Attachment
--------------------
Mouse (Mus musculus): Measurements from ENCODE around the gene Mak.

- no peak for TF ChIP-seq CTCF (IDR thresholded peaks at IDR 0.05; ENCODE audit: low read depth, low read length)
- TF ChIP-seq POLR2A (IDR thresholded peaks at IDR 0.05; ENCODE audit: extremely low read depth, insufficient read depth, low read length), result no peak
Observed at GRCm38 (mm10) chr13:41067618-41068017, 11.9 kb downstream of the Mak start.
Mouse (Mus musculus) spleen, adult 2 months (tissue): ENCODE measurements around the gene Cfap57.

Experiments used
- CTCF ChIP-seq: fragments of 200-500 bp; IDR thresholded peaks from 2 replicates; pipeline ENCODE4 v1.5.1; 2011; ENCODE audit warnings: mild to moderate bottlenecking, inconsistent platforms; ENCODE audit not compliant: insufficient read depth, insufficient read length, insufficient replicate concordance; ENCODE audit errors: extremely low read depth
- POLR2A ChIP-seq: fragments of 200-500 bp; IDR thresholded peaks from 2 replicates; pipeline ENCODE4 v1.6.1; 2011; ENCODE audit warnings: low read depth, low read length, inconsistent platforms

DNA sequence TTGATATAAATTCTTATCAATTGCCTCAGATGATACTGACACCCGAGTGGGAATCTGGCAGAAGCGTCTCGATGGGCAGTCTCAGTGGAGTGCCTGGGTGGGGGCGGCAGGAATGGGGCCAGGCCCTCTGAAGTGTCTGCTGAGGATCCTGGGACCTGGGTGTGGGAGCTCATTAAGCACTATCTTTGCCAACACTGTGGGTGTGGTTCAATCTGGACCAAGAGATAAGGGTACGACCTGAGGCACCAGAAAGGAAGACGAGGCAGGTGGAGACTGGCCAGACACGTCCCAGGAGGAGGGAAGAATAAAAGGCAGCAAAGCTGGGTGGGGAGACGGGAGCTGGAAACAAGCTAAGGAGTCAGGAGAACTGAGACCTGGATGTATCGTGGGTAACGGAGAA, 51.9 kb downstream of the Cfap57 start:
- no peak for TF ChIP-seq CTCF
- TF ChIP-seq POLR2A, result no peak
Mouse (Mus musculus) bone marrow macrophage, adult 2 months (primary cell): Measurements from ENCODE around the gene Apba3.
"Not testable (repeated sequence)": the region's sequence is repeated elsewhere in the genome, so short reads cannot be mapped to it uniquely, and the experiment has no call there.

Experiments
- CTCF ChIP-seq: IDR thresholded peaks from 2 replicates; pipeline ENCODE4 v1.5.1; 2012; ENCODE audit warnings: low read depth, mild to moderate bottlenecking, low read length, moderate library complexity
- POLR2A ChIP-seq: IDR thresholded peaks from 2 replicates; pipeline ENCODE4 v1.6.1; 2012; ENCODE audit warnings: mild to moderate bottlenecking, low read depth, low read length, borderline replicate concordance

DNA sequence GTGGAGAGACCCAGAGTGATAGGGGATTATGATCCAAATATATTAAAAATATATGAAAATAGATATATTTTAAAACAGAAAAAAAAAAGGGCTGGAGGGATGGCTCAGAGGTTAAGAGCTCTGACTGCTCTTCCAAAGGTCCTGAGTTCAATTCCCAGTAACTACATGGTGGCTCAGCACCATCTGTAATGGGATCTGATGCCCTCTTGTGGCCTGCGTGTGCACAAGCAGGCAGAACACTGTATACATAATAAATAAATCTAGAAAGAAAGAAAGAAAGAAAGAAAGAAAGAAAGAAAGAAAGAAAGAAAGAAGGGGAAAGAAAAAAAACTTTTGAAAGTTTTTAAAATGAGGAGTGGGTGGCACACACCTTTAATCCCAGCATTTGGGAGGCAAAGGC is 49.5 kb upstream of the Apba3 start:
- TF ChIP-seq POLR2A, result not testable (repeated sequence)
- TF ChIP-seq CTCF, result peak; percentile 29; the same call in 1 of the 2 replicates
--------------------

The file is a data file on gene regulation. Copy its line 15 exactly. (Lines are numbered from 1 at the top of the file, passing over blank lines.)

- CTCF ChIP-seq: IDR thresholded peaks from 2 replicates; pipeline ENCODE4 v1.5.1; 2012; ENCODE audit warnings: low read depth, mild to moderate bottlenecking, low read length, moderate library complexity